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2018 Conference Presentation

Demand measurement and projection United Kingdom

11 September 2018

Further structural validation of the Long-Term Conditions Questionnaire (LTCQ): formation of the Rasch 8-item LTCQ short-form (LTCQ-8)

Laurie Batchelder, University of Kent, United Kingdom

Diane Fox, PSSRU, University of Kent
Caroline Potter, Nuffield Department of Population Health, University of Oxford
Ray Fitzpatrick, Nuffield Department of Population Health, University of Oxford
Julien Forder, PSSRU, University of Kent
Karen Jones, PSSRU, University of Kent
Michele Peters, Nuffield Department of Population Health, University of Oxford


Objectives: The aim was to evaluate the structural validity of the 20-item Long-Term Conditions Questionnaire (LTCQ-20) and to form a short scale using Rasch analysis.

Methods: Data were collected from a sample of 1,211 participants with LTCs. Identified participants were invited on the basis of having at least one LTC through either local authorities for a social care cohort (N=294) or primary care practices for a health care cohort (N=917). Participants were mailed survey 1, including the LTCQ, demographic questions, a comorbidities measure, and some validated outcome measures. Respondents were invited to complete a follow-up survey including the LTCQ for assessment of reproducibility. WINSTEPS 3.92.0 software was used for Rasch analysis.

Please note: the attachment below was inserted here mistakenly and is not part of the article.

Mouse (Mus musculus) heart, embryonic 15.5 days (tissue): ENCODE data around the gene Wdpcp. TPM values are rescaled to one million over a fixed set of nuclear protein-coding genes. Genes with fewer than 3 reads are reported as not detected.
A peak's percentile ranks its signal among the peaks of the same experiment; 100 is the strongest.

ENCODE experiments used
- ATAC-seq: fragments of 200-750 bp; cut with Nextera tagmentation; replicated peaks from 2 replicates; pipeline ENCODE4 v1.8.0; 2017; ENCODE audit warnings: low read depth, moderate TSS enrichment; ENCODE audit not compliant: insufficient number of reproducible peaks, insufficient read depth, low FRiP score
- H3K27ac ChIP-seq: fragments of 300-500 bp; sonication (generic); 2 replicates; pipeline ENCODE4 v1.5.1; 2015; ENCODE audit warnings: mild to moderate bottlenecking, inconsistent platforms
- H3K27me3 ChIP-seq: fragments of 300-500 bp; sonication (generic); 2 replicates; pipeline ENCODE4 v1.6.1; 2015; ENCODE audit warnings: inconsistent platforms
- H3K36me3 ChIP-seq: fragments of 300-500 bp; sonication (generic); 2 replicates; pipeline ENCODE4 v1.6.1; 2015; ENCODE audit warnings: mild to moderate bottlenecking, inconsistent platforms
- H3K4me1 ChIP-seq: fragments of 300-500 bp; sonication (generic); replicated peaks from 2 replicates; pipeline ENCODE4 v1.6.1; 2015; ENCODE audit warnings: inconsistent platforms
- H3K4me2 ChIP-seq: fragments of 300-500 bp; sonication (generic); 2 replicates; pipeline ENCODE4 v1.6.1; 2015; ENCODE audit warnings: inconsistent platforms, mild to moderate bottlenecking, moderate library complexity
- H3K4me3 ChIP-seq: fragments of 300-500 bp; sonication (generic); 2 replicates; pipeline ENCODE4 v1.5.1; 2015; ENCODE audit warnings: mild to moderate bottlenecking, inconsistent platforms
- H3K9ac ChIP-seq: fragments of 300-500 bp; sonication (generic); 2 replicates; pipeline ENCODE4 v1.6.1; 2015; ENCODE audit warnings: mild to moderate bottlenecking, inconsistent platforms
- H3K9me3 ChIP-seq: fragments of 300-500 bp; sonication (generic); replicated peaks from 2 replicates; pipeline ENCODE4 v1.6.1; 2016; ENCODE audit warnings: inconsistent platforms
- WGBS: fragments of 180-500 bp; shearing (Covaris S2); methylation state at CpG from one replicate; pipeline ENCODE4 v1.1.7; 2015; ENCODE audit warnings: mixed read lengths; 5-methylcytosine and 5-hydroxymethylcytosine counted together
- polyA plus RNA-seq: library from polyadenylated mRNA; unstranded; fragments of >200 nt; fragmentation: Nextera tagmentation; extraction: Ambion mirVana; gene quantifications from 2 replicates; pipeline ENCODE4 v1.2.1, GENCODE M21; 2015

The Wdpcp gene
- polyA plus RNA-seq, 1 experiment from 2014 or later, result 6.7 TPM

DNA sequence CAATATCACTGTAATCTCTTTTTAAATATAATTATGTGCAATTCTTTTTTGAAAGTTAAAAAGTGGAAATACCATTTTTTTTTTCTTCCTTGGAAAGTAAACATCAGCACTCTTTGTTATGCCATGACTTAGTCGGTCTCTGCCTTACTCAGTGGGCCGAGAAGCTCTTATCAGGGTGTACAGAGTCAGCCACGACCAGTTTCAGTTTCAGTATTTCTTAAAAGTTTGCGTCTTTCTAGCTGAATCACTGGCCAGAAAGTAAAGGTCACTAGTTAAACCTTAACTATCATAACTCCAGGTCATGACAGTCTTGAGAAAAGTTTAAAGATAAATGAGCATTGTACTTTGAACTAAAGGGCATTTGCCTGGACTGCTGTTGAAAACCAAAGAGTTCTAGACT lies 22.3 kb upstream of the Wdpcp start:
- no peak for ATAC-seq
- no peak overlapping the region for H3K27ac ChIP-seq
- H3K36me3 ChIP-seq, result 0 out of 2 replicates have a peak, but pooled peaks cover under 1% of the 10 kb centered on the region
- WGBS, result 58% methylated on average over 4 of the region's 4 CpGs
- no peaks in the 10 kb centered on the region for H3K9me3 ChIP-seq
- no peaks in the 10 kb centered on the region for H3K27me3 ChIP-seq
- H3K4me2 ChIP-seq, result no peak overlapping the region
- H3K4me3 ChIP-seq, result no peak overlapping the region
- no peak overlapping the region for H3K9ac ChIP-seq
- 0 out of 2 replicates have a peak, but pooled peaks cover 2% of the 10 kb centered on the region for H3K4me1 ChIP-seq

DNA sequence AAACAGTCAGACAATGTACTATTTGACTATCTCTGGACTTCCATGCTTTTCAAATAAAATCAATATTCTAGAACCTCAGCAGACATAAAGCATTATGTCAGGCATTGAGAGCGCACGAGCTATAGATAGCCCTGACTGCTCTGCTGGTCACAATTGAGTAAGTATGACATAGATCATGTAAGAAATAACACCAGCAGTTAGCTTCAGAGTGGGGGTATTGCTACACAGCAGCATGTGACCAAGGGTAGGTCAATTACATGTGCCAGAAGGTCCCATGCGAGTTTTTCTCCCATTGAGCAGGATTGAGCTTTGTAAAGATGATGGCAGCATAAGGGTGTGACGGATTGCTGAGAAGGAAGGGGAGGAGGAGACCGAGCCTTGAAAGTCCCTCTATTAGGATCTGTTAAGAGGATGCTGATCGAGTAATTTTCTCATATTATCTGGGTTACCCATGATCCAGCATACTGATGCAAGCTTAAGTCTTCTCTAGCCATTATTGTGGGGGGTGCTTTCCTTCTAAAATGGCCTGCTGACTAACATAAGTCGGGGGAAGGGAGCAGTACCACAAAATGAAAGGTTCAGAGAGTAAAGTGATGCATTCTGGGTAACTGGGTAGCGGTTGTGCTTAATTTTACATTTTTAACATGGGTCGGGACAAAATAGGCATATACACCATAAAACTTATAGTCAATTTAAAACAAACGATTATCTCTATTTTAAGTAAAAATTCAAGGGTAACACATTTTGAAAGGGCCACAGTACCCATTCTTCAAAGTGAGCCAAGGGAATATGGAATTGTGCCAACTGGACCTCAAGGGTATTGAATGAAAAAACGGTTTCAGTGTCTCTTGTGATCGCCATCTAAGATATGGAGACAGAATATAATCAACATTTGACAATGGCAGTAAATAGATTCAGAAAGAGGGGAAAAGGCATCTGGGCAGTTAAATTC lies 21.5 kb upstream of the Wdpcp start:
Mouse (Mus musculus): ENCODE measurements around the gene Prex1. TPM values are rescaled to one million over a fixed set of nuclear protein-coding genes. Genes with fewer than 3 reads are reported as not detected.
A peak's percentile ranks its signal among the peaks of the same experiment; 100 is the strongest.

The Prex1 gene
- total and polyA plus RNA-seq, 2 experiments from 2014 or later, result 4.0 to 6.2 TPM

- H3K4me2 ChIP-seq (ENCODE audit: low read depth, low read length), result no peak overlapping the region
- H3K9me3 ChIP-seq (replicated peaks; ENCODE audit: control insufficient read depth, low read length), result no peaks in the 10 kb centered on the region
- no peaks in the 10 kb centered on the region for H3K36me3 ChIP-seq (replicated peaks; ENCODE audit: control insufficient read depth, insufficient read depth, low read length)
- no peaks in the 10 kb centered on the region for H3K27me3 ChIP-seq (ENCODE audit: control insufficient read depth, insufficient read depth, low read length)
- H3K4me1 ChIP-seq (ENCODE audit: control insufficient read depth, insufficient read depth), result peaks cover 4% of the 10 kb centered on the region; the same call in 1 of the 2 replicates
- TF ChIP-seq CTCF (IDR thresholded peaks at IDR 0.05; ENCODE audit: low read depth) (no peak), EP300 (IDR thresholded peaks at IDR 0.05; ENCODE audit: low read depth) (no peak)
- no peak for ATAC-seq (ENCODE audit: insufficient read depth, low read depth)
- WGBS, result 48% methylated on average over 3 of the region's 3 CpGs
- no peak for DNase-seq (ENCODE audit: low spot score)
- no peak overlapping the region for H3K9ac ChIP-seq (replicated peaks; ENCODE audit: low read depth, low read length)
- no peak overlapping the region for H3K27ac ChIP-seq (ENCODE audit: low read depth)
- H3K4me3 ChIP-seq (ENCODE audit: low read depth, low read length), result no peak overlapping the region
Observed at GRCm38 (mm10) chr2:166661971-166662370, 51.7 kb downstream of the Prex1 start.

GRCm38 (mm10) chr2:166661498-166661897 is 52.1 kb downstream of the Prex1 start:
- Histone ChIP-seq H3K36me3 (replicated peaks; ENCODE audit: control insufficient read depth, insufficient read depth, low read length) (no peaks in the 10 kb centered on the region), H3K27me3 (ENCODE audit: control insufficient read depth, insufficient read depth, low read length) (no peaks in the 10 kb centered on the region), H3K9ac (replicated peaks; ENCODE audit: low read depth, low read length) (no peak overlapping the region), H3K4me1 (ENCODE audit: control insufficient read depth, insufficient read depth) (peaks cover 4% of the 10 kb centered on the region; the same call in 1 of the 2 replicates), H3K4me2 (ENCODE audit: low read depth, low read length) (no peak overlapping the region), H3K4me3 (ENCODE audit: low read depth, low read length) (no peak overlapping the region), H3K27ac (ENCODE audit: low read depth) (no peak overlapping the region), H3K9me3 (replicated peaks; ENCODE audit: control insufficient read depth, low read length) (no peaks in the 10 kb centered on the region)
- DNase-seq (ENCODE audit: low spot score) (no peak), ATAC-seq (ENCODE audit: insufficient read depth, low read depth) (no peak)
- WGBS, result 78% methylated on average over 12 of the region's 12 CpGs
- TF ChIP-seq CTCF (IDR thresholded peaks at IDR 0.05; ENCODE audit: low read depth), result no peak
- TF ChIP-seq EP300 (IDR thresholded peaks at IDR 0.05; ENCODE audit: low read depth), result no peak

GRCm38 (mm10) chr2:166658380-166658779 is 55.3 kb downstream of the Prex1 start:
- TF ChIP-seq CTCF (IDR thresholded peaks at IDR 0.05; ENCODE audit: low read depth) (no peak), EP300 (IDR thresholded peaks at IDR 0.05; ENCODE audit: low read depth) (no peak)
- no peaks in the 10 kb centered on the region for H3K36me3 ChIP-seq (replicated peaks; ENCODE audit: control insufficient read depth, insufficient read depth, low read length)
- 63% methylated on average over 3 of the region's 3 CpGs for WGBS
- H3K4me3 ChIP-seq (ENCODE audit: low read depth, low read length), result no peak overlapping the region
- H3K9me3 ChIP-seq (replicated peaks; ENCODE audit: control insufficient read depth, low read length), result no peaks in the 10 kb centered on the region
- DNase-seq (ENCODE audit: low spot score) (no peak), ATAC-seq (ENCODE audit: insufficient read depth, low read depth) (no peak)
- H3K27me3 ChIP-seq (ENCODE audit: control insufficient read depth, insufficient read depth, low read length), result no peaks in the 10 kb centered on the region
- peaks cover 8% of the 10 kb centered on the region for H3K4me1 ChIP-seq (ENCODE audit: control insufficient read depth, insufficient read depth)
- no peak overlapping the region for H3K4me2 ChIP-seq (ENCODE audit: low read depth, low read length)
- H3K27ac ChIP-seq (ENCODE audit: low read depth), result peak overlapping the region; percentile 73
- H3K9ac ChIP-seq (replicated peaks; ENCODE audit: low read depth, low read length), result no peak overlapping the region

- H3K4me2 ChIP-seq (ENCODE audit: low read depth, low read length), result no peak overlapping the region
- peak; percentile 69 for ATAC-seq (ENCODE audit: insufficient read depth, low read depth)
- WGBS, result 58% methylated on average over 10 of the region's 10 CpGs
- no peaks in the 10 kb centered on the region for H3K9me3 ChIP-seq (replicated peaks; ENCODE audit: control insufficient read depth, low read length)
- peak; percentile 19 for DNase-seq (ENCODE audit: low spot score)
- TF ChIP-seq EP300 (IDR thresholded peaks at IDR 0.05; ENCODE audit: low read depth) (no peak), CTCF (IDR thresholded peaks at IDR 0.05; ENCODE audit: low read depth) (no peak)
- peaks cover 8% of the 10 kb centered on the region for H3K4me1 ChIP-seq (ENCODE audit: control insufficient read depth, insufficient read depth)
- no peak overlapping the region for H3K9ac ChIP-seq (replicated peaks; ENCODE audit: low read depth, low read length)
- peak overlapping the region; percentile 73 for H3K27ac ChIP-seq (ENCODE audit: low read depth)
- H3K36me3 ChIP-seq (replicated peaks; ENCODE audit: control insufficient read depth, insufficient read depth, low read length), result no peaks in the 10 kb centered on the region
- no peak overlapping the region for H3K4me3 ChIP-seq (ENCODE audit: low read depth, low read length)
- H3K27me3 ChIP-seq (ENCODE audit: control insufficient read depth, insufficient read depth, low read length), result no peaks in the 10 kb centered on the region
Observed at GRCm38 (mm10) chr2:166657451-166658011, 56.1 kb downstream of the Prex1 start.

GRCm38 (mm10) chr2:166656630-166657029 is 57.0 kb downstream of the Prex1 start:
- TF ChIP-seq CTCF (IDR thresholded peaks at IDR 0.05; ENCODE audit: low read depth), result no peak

Results: The main assumptions of the Rasch model from the LTCQ-20 were fulfilled, although infit and outfit indices indicated some items showed slight misfit. Misfitted items, items that did not have a preceding set or showed local dependence were removed after iterative analyses, and the LTCQ-8 was formed. The Rasch model for the LTCQ-8 explained 64% variance and a reliability estimate greater than 0.80. Several items in the LTCQ-20 showed differential item function in relation to the number of reported LTCs, age and cohort, but there were fewer in the LTCQ-8. The LTCQ-8 showed excellent test-retest reliability (ICC = 0.92, 95% CI). Spearman’s rho correlations between the LTCQ-20 and the LTCQ-8 were strong across the total sample and various subgroups. Correlations between the LTCQ-8 and all reference measures were moderate to strong, and comparable to correlations found between the LTCQ-20 and these measures.

Conclusion: The LTCQ-20 measures a unidimensional construct, and it is therefore acceptable to use a summed total score. The LTCQ-8 also met the assumption of unidimensionality and had comparable test re-test reliability and construct validity with the LTCQ-20. Additional validation is required in an independent sample.

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